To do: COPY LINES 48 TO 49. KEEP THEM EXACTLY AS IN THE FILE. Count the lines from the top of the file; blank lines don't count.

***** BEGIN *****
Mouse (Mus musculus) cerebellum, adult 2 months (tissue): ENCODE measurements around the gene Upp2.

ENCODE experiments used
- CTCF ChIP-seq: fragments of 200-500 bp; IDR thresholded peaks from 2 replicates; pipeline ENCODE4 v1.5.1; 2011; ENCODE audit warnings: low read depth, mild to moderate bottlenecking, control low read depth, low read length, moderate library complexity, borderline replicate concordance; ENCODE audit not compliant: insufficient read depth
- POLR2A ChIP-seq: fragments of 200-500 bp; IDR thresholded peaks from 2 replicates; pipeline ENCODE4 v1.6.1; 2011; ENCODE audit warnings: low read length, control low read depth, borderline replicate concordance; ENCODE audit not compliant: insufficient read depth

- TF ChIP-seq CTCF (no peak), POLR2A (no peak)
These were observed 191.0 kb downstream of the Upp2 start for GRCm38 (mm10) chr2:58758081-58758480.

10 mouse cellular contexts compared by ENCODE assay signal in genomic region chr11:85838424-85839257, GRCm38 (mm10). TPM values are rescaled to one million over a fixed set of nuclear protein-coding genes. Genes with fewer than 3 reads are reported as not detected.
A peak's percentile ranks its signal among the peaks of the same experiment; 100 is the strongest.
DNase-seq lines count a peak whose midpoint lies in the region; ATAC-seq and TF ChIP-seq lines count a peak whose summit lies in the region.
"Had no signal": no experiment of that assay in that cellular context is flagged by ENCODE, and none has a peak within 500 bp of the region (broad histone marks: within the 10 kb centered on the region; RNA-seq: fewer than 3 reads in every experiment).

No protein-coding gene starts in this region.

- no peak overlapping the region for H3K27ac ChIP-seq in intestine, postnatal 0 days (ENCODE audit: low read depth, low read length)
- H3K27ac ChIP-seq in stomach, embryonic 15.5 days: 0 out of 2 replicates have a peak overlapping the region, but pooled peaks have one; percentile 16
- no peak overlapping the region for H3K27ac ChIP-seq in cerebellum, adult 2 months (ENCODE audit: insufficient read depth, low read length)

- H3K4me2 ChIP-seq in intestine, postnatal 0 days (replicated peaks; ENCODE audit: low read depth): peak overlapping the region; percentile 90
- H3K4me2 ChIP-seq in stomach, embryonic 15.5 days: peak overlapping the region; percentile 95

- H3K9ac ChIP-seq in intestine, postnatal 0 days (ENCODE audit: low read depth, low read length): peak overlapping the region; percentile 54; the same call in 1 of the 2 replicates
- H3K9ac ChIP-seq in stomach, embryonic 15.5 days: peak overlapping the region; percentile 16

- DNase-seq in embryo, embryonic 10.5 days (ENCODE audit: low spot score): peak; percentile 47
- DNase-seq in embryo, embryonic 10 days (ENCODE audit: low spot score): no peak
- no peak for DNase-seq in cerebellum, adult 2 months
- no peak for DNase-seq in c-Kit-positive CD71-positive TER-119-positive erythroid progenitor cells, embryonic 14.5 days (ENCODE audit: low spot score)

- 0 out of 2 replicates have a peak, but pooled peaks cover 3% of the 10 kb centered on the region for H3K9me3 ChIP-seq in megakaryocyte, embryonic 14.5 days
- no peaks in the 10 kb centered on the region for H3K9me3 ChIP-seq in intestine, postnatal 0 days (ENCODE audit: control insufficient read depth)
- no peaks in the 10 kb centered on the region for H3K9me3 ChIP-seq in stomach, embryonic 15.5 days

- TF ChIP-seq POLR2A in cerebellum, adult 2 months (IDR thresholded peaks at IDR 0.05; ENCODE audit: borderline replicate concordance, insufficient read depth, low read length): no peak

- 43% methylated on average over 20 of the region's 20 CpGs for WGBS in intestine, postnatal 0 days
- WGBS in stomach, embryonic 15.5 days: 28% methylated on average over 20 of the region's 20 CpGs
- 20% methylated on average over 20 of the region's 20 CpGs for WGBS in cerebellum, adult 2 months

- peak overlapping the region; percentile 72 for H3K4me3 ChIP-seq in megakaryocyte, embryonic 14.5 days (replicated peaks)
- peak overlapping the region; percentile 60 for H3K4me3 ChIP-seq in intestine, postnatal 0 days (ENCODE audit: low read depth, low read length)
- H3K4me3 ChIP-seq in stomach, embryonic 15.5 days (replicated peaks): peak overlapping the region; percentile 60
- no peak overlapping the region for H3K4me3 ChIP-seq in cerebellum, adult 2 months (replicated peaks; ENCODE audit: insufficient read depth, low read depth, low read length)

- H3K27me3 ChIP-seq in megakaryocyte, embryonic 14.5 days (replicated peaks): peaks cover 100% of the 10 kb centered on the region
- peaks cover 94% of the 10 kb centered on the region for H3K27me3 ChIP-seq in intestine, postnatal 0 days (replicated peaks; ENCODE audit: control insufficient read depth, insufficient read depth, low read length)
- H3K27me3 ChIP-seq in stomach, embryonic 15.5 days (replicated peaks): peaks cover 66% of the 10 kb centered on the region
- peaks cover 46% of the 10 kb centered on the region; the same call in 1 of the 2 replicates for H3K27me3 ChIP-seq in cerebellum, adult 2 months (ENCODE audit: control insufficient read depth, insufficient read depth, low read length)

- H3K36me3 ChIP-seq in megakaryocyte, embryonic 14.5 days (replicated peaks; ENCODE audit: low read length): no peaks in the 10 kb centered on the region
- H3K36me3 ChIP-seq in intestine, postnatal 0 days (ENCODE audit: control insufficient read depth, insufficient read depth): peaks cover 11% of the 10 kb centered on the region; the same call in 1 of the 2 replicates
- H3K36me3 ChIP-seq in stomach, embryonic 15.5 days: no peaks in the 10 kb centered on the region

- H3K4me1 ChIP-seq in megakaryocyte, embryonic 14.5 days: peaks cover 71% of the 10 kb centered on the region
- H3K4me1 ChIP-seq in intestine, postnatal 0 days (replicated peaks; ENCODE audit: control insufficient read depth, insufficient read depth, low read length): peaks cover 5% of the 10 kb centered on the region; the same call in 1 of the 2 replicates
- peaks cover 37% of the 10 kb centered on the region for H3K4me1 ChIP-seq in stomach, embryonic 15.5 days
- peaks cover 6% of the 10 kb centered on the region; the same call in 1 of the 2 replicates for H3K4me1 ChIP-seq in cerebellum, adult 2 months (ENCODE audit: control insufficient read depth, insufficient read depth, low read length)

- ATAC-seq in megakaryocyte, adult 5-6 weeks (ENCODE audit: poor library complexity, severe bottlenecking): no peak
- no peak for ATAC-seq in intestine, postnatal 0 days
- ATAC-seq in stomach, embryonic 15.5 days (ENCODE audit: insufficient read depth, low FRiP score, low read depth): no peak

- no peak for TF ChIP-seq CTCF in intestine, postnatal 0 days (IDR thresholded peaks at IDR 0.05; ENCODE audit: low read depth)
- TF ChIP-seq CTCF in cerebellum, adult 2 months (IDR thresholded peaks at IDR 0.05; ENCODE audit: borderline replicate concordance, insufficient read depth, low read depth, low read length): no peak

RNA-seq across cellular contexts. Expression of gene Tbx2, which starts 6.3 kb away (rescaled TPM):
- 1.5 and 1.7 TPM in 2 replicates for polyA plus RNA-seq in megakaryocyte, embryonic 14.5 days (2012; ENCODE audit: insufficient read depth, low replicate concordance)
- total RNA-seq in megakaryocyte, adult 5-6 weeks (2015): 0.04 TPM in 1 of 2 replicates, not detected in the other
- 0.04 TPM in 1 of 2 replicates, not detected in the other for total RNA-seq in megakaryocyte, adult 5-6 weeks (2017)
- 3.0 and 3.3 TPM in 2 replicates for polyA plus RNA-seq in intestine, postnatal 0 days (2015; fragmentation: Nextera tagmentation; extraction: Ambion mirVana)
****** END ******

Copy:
- no peak for TF ChIP-seq CTCF in intestine, postnatal 0 days (IDR thresholded peaks at IDR 0.05; ENCODE audit: low read depth)
- TF ChIP-seq CTCF in cerebellum, adult 2 months (IDR thresholded peaks at IDR 0.05; ENCODE audit: borderline replicate concordance, insufficient read depth, low read depth, low read length): no peak